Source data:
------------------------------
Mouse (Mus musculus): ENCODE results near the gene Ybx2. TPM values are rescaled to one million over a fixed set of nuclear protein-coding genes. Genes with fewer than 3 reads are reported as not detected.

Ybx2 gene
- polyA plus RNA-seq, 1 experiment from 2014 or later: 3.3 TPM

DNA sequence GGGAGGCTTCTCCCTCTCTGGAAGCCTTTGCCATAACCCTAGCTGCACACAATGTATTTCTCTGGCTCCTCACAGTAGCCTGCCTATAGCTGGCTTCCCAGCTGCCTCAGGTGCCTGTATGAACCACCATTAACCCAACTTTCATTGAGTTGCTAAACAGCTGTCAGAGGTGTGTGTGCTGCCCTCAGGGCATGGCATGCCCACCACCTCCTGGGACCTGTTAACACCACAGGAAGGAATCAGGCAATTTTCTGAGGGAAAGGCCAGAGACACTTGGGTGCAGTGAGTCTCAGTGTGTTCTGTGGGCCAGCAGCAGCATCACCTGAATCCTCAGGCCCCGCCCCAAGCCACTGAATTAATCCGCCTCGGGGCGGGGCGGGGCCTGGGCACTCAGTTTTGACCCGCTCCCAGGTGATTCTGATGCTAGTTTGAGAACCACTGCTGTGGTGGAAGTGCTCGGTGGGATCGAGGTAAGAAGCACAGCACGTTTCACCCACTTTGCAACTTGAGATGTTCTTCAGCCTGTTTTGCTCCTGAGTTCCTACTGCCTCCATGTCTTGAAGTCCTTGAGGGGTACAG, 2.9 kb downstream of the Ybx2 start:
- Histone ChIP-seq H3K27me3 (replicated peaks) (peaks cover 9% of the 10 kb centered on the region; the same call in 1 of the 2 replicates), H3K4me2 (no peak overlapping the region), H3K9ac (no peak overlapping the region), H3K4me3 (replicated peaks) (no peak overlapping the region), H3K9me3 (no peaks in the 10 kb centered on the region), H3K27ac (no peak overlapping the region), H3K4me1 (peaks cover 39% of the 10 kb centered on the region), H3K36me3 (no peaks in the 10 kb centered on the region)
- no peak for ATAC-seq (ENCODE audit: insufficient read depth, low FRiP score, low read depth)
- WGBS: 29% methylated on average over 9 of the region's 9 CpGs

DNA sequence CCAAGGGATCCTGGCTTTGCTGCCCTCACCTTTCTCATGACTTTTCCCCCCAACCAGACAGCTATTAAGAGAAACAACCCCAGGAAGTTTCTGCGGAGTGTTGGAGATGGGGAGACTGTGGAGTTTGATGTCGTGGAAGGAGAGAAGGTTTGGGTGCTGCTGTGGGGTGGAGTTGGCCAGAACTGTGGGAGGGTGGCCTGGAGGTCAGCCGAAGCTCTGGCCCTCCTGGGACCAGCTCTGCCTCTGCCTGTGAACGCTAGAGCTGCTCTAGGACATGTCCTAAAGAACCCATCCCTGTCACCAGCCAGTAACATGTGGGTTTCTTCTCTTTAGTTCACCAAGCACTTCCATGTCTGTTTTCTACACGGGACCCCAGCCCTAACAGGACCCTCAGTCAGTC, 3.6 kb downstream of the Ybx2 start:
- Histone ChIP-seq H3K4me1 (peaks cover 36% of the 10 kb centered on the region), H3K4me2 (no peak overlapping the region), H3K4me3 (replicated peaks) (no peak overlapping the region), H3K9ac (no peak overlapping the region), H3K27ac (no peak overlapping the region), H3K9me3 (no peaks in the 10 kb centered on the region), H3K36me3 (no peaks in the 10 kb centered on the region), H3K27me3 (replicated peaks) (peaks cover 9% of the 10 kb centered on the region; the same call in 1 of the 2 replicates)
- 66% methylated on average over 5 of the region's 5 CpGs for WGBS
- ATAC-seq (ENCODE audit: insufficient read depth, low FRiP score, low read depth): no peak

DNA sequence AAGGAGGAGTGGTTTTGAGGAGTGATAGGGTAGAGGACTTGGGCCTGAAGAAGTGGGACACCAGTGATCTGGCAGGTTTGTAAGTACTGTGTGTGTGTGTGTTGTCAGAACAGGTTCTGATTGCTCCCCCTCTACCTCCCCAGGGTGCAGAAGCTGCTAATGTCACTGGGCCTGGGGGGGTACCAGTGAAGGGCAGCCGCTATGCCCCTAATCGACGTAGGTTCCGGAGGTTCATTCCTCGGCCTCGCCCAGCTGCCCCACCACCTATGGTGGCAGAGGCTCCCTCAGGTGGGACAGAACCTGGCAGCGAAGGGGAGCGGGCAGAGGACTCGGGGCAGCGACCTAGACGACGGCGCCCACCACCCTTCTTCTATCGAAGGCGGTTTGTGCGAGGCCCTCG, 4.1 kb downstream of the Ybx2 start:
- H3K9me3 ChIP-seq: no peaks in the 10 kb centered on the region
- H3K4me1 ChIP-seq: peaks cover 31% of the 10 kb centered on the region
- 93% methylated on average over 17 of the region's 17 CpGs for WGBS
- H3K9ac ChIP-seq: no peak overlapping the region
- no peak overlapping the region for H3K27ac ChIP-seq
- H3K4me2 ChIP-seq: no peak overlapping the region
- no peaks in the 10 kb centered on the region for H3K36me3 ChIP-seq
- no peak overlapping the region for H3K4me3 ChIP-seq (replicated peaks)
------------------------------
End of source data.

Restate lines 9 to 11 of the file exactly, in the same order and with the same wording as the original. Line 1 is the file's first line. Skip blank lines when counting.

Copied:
- Histone ChIP-seq H3K4me1 (peaks cover 36% of the 10 kb centered on the region), H3K4me2 (no peak overlapping the region), H3K4me3 (replicated peaks) (no peak overlapping the region), H3K9ac (no peak overlapping the region), H3K27ac (no peak overlapping the region), H3K9me3 (no peaks in the 10 kb centered on the region), H3K36me3 (no peaks in the 10 kb centered on the region), H3K27me3 (replicated peaks) (peaks cover 9% of the 10 kb centered on the region; the same call in 1 of the 2 replicates)
- 66% methylated on average over 5 of the region's 5 CpGs for WGBS
- ATAC-seq (ENCODE audit: insufficient read depth, low FRiP score, low read depth): no peak